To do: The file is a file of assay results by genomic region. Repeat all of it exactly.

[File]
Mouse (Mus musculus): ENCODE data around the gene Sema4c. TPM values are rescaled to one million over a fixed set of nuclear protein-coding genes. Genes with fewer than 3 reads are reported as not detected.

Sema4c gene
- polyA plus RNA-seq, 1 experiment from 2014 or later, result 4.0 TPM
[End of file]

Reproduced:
Mouse (Mus musculus): ENCODE data around the gene Sema4c. TPM values are rescaled to one million over a fixed set of nuclear protein-coding genes. Genes with fewer than 3 reads are reported as not detected.

Sema4c gene
- polyA plus RNA-seq, 1 experiment from 2014 or later, result 4.0 TPM